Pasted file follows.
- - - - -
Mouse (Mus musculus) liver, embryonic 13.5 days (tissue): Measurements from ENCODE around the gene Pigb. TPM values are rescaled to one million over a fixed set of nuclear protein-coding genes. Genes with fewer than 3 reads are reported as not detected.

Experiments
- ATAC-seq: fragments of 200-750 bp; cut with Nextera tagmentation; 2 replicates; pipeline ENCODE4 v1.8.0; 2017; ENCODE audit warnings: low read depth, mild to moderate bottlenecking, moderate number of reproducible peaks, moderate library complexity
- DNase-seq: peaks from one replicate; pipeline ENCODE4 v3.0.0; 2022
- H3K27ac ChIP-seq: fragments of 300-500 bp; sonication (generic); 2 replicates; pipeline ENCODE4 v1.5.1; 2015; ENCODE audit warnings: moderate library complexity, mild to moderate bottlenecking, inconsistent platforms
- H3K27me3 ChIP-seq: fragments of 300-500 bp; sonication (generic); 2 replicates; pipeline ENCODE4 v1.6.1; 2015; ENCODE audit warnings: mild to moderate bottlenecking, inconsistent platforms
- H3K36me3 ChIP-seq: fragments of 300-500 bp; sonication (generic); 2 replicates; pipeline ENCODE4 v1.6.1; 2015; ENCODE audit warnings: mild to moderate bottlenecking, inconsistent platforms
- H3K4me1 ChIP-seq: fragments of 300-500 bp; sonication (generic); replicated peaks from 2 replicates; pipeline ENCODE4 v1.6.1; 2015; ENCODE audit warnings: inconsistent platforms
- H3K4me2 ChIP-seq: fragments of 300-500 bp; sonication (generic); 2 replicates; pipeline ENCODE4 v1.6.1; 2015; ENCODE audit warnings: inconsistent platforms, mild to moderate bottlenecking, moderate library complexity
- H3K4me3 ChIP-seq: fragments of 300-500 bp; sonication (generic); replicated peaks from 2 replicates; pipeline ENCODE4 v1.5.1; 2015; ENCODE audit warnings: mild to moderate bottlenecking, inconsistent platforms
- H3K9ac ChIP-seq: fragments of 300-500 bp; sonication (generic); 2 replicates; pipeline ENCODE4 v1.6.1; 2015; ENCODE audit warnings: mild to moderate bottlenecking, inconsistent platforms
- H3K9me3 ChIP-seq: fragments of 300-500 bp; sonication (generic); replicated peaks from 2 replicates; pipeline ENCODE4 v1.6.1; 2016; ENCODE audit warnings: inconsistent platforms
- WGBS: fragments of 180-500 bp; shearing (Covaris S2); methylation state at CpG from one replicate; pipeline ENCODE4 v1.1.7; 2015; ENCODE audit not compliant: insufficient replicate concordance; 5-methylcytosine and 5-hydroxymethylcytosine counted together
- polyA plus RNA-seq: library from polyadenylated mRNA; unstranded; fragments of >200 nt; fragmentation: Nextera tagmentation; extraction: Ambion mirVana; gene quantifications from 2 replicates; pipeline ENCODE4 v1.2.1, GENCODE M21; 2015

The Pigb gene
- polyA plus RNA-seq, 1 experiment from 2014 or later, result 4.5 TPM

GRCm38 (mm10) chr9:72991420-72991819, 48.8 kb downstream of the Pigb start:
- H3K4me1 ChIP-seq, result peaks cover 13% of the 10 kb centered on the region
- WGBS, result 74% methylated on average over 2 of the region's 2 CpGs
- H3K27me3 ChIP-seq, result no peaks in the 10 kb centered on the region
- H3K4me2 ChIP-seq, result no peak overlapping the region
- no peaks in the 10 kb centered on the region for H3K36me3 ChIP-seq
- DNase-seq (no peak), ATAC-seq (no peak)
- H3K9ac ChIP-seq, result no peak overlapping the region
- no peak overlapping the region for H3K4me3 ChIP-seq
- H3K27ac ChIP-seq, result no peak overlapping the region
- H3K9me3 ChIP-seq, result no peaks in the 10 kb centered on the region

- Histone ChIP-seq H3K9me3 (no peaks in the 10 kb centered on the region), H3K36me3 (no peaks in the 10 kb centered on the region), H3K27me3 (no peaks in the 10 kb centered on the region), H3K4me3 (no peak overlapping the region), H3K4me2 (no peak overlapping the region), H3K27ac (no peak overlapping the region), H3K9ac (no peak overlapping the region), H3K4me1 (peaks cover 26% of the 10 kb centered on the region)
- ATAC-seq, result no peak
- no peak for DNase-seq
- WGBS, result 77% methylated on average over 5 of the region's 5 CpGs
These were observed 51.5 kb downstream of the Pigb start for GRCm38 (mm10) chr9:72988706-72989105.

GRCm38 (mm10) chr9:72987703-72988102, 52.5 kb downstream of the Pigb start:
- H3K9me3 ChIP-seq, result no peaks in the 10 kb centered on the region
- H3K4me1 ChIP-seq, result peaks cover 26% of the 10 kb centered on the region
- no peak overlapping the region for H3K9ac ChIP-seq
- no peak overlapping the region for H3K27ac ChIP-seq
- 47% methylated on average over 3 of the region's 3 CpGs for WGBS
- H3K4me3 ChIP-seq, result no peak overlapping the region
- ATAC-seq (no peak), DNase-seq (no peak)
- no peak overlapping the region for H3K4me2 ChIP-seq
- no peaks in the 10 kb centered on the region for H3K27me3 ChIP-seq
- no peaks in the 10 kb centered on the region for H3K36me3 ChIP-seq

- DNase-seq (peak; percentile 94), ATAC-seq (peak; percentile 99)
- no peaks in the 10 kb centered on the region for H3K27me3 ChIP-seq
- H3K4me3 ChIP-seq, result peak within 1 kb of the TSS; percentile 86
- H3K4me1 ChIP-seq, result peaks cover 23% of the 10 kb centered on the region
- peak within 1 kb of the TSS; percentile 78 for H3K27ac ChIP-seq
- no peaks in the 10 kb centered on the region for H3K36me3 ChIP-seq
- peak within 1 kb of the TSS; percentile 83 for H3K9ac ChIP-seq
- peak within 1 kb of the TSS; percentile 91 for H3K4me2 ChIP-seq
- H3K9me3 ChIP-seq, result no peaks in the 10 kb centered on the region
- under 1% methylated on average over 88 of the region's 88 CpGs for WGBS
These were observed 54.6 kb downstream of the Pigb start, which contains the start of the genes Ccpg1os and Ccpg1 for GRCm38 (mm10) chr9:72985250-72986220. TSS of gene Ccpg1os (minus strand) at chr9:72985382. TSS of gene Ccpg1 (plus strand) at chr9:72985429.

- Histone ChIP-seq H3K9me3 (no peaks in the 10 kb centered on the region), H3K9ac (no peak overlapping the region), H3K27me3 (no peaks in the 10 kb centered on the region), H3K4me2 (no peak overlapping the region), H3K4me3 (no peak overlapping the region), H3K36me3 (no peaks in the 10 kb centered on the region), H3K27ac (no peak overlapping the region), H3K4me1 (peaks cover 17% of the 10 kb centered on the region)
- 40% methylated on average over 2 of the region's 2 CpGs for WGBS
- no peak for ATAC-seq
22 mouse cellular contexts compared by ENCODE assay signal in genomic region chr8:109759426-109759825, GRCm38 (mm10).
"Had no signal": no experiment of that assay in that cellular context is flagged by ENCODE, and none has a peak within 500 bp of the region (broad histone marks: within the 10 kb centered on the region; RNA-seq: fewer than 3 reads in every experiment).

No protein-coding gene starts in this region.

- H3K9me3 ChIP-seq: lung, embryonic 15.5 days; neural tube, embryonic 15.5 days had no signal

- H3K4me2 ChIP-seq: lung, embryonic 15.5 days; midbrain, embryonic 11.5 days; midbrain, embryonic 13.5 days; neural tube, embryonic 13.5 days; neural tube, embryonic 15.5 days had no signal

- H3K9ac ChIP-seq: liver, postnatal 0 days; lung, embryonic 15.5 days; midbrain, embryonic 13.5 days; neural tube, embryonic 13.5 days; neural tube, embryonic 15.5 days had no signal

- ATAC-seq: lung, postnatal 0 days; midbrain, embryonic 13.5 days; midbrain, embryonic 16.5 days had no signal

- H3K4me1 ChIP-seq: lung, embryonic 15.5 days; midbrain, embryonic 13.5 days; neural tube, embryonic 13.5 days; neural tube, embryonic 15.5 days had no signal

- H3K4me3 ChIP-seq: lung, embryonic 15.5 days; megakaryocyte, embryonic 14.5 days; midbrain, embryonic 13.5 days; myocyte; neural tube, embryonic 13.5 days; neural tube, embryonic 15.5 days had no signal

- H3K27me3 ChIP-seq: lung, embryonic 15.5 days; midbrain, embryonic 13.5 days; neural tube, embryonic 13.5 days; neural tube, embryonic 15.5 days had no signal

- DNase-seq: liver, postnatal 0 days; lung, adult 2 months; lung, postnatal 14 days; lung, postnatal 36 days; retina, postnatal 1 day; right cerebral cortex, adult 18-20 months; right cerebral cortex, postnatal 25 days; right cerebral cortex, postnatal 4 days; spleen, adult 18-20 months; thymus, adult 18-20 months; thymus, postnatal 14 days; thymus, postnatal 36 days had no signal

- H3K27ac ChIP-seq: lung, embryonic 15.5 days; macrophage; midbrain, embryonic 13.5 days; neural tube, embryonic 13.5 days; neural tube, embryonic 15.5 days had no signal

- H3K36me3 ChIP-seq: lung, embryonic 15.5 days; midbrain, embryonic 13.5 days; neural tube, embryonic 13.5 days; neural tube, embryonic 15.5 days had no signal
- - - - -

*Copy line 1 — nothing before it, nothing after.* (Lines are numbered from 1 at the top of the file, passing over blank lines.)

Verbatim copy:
Mouse (Mus musculus) liver, embryonic 13.5 days (tissue): Measurements from ENCODE around the gene Pigb. TPM values are rescaled to one million over a fixed set of nuclear protein-coding genes. Genes with fewer than 3 reads are reported as not detected.